I think I do know the secret though.  The soil may be heavy but it’s also thin and dries out relatively quickly once the heat of summer settles in, and if I do manage to drag my lazy self away from the pool to water it’s never a solid deep watering, it’s always a guilty stand around with a hose until things look less dead kind of triage.  I can’t imagine much of the water ever penetrates deeper than two or three inches and for this the heavy soil works to an advantage.  My tulips like a hot, dry summer similar to their ancestral haunts of Eastern Europe and Central Asia and most years (unfortunately) this is what my garden resembles.

tulips in the vegetable garden

Tulips in the onions, tulips in the lettuce.  I try to replant stray bulbs closer to the edges, but there are always more little bulblets in the compost or stray bulbs dug around in the soil.

When I was more ambitious I used to fill several of the beds each fall and then dig them again in June after the foliage died down.  It was a glorious spring explosion but one bad experience soured me to the whole deal and I ended up tossing hundreds of fat promising bulbs.  They really do need a good drying out over the summer and when mine all molded up and rotted one damp August I put a stop to the project.  But…. I can’t promise it won’t happen again some day 🙂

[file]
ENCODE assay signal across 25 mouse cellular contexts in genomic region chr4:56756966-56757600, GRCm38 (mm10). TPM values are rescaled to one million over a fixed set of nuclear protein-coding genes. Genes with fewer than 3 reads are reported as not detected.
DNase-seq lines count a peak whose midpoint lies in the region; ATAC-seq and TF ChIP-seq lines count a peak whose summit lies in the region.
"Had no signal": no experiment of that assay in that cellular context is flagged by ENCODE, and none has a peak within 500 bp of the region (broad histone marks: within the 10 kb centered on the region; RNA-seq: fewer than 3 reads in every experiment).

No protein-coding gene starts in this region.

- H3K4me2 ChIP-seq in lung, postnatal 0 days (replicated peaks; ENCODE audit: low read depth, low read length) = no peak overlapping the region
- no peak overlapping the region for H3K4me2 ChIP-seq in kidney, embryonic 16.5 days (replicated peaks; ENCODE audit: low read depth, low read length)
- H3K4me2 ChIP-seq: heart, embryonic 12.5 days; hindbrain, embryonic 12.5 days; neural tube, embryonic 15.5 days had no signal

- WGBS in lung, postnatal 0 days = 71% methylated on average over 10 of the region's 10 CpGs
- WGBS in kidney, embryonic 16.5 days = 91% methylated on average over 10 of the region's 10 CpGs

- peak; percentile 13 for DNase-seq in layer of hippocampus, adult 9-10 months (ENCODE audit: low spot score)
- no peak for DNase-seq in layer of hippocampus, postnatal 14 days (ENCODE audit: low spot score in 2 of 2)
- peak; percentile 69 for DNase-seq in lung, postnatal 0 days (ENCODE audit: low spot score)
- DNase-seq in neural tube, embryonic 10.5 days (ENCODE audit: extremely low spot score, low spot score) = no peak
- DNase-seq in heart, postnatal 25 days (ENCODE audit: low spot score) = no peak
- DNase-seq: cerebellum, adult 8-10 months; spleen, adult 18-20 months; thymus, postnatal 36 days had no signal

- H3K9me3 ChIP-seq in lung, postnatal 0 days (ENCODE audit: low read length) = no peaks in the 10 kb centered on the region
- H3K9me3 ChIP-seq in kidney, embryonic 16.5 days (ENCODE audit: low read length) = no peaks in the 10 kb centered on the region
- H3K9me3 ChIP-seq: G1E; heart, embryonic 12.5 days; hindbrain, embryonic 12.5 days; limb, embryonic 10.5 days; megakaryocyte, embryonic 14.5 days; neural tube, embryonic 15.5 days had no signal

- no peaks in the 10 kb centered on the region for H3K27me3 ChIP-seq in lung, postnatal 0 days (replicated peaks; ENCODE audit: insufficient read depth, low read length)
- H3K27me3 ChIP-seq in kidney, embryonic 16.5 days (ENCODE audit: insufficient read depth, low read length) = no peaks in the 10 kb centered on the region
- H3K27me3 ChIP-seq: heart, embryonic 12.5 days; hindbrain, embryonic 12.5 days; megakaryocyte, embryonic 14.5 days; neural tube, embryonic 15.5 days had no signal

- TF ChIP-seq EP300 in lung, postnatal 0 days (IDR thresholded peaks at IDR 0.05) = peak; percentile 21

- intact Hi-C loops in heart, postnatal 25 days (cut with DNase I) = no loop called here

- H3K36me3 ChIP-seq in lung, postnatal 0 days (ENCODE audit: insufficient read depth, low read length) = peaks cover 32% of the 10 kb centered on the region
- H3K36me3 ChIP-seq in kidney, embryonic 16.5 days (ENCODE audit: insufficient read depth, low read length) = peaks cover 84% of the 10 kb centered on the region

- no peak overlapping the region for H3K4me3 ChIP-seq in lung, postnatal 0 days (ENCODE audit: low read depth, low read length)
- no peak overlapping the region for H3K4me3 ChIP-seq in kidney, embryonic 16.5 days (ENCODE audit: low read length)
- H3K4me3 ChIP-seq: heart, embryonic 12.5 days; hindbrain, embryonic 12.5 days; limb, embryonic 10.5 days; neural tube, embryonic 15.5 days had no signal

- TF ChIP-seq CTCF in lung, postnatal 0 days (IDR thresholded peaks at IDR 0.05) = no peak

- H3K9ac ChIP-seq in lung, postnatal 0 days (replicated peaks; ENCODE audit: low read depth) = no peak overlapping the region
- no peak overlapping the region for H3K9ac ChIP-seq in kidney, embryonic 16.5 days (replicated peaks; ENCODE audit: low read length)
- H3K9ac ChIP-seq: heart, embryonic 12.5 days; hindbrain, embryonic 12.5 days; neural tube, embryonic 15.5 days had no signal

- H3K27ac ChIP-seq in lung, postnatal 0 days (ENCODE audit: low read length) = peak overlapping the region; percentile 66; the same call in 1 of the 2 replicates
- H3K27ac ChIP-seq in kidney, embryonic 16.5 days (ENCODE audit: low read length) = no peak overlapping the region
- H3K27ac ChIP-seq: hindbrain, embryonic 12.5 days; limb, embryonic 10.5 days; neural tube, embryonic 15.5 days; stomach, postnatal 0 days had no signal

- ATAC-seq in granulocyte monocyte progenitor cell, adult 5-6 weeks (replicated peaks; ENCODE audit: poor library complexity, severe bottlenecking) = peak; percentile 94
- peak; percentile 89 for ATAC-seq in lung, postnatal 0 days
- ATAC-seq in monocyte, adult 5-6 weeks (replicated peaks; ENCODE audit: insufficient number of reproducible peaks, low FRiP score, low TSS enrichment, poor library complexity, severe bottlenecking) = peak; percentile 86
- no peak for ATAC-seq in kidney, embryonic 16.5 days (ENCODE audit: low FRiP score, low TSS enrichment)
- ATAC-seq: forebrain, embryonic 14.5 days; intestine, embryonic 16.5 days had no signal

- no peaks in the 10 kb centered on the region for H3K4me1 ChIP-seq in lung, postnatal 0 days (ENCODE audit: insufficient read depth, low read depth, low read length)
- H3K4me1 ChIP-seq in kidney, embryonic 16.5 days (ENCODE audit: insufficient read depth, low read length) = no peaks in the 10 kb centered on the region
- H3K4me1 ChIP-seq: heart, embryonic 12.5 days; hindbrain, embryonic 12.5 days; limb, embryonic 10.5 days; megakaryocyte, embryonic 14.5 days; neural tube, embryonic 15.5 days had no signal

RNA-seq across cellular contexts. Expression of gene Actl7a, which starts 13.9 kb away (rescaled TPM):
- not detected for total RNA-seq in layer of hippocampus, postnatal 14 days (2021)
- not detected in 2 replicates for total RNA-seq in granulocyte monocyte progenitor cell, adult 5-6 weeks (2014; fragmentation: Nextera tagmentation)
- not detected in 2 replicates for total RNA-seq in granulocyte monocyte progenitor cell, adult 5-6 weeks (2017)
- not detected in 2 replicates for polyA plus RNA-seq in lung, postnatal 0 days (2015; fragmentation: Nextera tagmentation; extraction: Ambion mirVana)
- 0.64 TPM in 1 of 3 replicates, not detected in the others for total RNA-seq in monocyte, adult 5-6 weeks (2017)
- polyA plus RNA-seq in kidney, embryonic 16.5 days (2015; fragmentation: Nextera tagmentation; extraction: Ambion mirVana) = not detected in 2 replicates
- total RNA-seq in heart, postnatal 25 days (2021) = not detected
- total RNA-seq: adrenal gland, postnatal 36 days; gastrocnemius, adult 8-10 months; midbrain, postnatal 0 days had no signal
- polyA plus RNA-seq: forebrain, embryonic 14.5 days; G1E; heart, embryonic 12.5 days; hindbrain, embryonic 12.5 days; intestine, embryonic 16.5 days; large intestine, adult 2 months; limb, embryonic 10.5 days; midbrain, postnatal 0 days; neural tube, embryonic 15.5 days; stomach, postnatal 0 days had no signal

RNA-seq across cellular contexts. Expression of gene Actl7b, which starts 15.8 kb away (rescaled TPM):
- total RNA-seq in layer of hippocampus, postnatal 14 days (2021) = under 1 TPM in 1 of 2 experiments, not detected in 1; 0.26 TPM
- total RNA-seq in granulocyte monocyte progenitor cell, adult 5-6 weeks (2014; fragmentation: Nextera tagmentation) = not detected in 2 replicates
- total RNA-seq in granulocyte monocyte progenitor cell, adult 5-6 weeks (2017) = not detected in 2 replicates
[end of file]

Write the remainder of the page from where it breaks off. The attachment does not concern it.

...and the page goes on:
lettuce self sown seedlings

If all goes well this batch of tulip leaves should put out two or three blooms next year.  Not bad for a weed, and if you notice there are more weeds in the lawn, in this case lettuce seedlings from last years neglected plantings.

So to sum it up my tulips don’t mind a nice heavy fertile soil while they’re growing, the just need to follow it up with a warm dry summer rest.  Planting them in a spot which dries out and doesn’t get summertime irrigation is one option, actually digging them up and storing them in a hot, dry, ventilated area until fall planting is another.  Just be prepared to have more tulips than you know what to do with since most tulips will at least double in number every growing season.

double early tulip

Leftover Easter flowers from two or three years ago.  Let them bloom and grow as long as possible in their pot and then stick them into some out of the way spot, preferably one where they will not be overrun with bearded iris 🙂

Although most people recommend species tulips and Darwin types for the best chance at perennializing,  I don’t notice that much of a difference between the types.  Give them all a try is my advice, but for best results regardless of type you will have to dig and divide the bulbs every three or four years  when they begin to get crowded.

perennial Darwin hybrid tulips

A few stray tulips snuck in with the compost for this new snowdrop bed.  With snowdrop season long gone I’m quite happy to see the tulips flowering in a carpet of my favorite annual weed, purple dead nettle (Lamium purpureum).